How to Beat Information Overwhelm Working in Crypto

A month in crypto can feel like a year everywhere else. Such is the pace of change and the abundance of opportunity that it’s easy for people working in the space to become overwhelmed.

A month in crypto can feel like a year everywhere else.

Such is the pace of change and the abundance of opportunity that it’s easy for people working in the space to become overwhelmed.

Whether it’s endlessly scrolling Twitter, habitually checking Discord all day, or just trying to consume all of the latest news and views, it can begin to feel both futile, and come at a detriment to other aspects of our lives.

41,000 articles referencing ‘web3’ were published in the month of March, according to BuzzSumo, and this doesn’t even account for articles that might not reference web3, but reference NFTs, DAOs, crypto, or the metaverse.

Freedom of and access to information is empowering, but too much of anything tends to backfire, and so it is with too much information. 

Instead of empowering us, it can debilitate us, our cognitive faculties, and our mental health. 

But here’s the thing.

We should be trying to level up, not keep up.

We should be consuming information in a strategic way to get us closer to our goals, not get between us and our goals. 

To do that, I propose the following.

Find the Signal in the Noise

Step 1: Define Your Objectives

Without a clear target to move towards, we will forever wander aimlessly. 

And while there is benefit to at first exploring unchartered territories before deciding which territories we want to exploit, we should be careful not to confuse exploration with actually doing the work.

Once we’ve got a reasonable idea of the lay of the land, we need to define our goals and work towards them.

Possible goal triggers

Short-term goals?

Long-term goals?

Learning how to break into web3?

Raising capital?

Building a DAO?

Launching an NFT collection?

Investing?

Define your goals

Once you’ve got a general idea of your goals or objectives, you should also make them SMART - specific, measurable, actionable, realistic, time-bound.

“I want to raise $1M for my DeFi protocol from venture capitalists by June of 2022” is an example of this. 

Step 2: Identify Believable People and Projects

If it’s financial success, shortlist a number of people that have attained the kind of wealth that you too are aspiring to.

Was their success based on the quality of their decisions or were they just lucky?

If it’s success building a DeFi protocol, or investing in crypto, or launching an NFT collection, again, don’t seek counsel from every man, woman, and their dog, but find five to ten believable people or projects you can learn from.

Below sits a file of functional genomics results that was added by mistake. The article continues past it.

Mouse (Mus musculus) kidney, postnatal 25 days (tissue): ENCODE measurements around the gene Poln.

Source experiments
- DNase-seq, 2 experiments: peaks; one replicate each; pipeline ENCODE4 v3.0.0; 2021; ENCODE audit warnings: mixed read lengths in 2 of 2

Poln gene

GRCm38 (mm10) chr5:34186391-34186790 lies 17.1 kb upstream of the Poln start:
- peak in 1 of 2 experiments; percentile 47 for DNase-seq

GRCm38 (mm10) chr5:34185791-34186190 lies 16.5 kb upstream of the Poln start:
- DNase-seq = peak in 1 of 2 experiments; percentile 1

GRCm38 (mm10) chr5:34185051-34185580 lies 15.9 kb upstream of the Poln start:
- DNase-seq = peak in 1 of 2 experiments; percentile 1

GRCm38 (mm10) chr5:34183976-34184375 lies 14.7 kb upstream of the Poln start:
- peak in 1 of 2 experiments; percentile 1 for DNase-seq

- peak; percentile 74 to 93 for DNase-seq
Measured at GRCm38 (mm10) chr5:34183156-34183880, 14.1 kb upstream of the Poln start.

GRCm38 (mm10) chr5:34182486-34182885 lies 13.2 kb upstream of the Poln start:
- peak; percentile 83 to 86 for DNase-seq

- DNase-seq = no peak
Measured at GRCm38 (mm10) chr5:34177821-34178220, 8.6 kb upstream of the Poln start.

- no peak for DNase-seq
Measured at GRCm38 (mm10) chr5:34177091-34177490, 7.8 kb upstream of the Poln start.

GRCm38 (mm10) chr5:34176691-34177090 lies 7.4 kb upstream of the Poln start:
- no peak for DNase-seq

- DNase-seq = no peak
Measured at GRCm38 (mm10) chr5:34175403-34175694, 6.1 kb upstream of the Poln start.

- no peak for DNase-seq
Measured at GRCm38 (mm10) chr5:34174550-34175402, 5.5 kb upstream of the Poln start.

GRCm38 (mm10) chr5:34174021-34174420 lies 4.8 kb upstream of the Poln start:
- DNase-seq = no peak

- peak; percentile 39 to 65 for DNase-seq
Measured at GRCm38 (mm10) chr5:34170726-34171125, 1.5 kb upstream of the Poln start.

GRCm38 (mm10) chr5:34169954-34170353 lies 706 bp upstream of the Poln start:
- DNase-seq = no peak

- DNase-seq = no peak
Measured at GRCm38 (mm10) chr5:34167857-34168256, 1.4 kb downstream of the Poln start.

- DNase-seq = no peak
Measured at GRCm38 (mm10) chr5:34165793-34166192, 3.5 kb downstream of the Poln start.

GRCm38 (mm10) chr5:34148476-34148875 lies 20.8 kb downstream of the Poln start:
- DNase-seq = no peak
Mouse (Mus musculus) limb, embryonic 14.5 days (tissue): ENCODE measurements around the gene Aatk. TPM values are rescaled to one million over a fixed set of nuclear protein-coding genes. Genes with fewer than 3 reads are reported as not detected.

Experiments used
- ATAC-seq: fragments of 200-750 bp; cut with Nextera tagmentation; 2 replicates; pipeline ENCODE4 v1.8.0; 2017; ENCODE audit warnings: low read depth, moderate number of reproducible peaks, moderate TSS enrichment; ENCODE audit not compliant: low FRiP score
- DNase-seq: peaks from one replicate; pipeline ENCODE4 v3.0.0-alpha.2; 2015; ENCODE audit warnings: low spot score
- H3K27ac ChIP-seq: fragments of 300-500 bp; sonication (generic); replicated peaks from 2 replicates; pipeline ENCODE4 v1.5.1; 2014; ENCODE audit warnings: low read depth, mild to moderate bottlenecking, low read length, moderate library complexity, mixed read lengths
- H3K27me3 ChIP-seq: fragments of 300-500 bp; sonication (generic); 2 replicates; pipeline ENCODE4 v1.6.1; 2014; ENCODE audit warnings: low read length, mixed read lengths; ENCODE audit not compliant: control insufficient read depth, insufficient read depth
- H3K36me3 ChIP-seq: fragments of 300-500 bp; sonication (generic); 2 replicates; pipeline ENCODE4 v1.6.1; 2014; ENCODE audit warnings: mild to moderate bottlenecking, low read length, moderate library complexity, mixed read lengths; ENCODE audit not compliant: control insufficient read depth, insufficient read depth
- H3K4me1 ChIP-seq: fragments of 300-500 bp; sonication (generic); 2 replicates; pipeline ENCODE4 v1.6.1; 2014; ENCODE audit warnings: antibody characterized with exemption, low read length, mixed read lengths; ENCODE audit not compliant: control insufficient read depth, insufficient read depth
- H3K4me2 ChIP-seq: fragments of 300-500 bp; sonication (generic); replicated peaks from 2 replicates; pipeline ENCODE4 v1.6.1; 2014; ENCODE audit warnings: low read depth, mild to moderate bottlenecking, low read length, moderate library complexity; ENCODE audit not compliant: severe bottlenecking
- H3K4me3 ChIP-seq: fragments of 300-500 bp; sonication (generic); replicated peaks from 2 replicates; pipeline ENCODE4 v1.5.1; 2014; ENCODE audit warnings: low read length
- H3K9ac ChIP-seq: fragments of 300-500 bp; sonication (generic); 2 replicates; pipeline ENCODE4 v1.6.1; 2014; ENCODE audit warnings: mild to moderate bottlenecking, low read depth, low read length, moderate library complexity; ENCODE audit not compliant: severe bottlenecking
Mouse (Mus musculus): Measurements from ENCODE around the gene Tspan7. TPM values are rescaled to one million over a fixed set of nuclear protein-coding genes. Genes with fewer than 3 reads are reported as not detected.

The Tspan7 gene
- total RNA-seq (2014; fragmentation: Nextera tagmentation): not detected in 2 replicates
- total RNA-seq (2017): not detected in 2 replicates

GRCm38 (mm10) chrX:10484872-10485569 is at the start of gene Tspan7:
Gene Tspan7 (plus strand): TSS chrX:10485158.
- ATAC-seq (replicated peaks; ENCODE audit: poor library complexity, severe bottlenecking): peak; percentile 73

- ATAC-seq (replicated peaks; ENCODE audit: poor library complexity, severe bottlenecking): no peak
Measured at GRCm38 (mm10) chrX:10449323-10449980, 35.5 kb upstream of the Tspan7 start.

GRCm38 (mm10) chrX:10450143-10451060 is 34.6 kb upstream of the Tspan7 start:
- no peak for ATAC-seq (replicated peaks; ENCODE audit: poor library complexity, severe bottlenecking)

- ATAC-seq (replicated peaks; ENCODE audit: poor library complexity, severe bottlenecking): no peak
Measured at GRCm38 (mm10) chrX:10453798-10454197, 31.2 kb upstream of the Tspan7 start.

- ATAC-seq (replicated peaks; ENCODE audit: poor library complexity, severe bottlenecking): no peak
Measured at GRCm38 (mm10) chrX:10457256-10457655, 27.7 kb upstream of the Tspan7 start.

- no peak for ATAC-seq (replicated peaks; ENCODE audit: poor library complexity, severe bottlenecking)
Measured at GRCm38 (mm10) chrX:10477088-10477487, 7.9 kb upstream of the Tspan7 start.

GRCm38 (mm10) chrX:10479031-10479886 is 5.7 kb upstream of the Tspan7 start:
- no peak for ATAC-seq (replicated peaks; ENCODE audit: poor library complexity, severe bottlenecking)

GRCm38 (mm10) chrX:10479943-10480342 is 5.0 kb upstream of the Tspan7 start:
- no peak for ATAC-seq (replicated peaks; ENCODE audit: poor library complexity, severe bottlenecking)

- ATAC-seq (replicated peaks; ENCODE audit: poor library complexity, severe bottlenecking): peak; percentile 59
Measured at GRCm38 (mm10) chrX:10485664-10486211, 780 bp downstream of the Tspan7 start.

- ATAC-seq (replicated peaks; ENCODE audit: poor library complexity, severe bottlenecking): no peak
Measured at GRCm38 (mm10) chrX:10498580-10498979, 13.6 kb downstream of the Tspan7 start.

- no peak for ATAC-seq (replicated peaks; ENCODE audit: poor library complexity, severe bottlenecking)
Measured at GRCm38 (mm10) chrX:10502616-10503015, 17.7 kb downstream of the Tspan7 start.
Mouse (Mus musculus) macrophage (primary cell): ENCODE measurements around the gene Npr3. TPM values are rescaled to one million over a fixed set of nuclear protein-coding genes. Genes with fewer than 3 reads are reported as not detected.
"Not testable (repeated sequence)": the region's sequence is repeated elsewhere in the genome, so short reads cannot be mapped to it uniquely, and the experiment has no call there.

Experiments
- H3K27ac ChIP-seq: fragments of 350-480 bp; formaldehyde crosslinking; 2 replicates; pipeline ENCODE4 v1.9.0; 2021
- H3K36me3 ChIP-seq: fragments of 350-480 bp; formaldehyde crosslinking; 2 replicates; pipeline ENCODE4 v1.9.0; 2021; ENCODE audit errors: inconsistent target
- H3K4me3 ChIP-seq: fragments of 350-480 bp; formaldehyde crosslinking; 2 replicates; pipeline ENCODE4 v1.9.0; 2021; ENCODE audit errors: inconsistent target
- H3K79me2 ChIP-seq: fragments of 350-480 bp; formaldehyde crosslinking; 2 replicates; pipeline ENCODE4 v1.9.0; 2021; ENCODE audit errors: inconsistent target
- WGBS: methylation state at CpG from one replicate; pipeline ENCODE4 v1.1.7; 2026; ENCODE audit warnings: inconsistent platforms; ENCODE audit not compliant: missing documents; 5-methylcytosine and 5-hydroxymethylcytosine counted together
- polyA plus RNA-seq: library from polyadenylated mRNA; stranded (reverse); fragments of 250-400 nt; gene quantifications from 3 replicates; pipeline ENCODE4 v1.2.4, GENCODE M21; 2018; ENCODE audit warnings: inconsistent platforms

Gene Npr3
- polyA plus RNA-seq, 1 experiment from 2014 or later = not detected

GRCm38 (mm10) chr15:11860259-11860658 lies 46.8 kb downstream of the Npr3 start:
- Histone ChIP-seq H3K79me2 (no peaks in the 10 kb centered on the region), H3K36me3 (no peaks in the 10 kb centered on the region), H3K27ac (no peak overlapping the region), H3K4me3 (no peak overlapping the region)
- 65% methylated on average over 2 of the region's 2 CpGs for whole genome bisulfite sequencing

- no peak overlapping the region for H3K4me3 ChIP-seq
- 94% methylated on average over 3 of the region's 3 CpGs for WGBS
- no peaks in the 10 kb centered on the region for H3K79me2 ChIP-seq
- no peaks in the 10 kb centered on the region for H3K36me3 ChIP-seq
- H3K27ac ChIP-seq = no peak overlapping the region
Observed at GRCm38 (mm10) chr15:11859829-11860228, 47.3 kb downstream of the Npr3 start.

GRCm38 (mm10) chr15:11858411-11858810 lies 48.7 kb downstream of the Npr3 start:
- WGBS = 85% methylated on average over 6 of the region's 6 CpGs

Step 3: What Do They All Recommend?

It’s a simple fact that what worked for A won’t necessarily work for B. Every project is unique in its own way, and has myriad extenuating circumstances affecting whether it’s successful or not. For example, an NFT collection launched during a bull market is more likely to be successful than one launched during a bear market. 

But there might be underlying and guiding principles that always hold true.

A quick search for ‘Warren Buffet’s favorite finance books’ leads us to Benjamin Graham’s classic The Intelligent Investor, a book Buffet picked up when was just 19.

Tim Ferriss and Bill Gates are also huge fans of Graham’s book. Patterns say a lot more than isolated events.

What do all of your believable people or projects agree on? What steps should you take or content should you read?

Step 4: Consume Content or Take Steps Recommended by All

If it becomes apparent that the material doesn’t apply to your unique circumstances, discard it.

If it’s a book, try the ‘100 minus your age’ rule. If I’m 36, then that’s 64 pages I should read before deciding to hold ‘em or fold ‘em.

Step 5: Batch Your Activity

So you’ve got some actionable steps to take, or resources to consume. But instead of doing this sporadically throughout your day, try batching it - doing it at set intervals. For example, my believable people might tell me to do X, and so I allocate 30 minutes to 60 minute windows where I do that, instead of mindlessly checking Discord, Twitter, and so on repeatedly throughout the day.

You also might want to consider whether you really need Discord or Twitter on your phone, and instead choose to leverage these tools while you’re at your desktop.

Step 6: Test & Learn

Extract key insights, test them in your own life, learn, and act accordingly. 

The faster you do this, the faster you can home in on what works, and the faster you reach your goals, and do so in a way that’s sustainable, gets the best out of your cognitive capacities, and doesn’t compromise your mental health. 

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